Strengthening mobile homes
Mortality rates for people struck in mobile homes account for approximately half of all deaths by tornadoes. After a tornado killed 18 people in an Evansville, Indiana, mobile home park, the state passed a first-of-its-kind law requiring that these manufactured homes come equipped with weather radios and alarms. Supporters claim that radios are equivalent to smoke detectors. But opponents argue that a smoke detector warns of a more specific risk: “How would you like it,” one critic asked, “if your fire detector went off whenever there was a fire in your county?”
Building stronger homes
Tornadoes and thunderstorms cost insurers $10.5 billion last year. Several major companies now offer reduced premiums for homes that offer better protection. Carl Schneider, an insurance agent in Mobile, Alabama, lives in a home made of reinforced concrete with steel framing and says he’s on a mission to get others to build smarter. “In the past, insurance companies didn’t provide an incentive for people to build resistant homes, because they didn’t recognize differences in construction type.” What’s key, says Larry J. Tanner, of the Wind Science and Engineering Research Center at Texas Tech University, is to make sure your house is bolted, not just nailed, to its foundation and to properly secure the roof with metal clips. He also recommends wind-resistant windows and garage doors, since homes often collapse after these weak spots are blown out. But keep in mind, he says, that if you’re hit by a house-wrecking tornado (just 3 percent of them are), the only truly safe spot will be the concrete shelter you worked into the blueprints. In less severe twisters, you may be safe in a closet, a windowless bathroom, or in the space below a staircase.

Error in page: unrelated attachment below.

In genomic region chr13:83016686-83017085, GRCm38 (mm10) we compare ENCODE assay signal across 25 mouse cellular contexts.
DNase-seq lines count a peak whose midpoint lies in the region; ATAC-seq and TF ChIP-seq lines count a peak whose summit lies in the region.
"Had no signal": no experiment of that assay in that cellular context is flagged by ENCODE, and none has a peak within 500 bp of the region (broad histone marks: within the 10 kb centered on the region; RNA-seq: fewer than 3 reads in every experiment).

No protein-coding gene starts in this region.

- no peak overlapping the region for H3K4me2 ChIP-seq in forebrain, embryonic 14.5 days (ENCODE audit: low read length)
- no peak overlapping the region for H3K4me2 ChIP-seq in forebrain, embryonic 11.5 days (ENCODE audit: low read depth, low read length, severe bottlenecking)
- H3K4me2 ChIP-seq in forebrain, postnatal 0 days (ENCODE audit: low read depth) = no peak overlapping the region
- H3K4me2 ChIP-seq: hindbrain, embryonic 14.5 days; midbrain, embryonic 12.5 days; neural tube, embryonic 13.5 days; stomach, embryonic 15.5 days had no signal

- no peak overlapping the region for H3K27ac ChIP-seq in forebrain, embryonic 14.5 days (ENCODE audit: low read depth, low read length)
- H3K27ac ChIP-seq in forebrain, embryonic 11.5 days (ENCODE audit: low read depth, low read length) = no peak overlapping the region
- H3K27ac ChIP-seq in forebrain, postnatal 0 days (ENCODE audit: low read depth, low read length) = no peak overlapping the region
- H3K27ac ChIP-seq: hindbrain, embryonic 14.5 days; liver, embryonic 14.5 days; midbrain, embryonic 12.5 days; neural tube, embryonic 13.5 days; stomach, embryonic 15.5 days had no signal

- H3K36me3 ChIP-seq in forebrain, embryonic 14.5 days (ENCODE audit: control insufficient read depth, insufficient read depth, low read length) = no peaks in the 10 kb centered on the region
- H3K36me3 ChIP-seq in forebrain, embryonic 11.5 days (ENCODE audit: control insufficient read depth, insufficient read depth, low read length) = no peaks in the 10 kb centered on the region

Sirens have long been the standard of tornado readiness. High-risk Oklahoma City, for instance, swears by its $4.5 million computer-controlled network of 167 sirens that sound for three minutes after a warning is received from the National Weather Service. But the use of sirens varies widely. Some officials say sirens don’t tell enough about the location or severity of the twister and that people inside their homes may not hear them.
What works best to save lives?
A combination of warnings, says Harold Brooks, research meteorologist at the National Severe Storms Laboratory in Norman, Oklahoma. In his state, sirens are supported by local radio and TV broadcasts. And in Orange County, Florida, a new service sends storm warnings to people’s cell phones and e-mail accounts.
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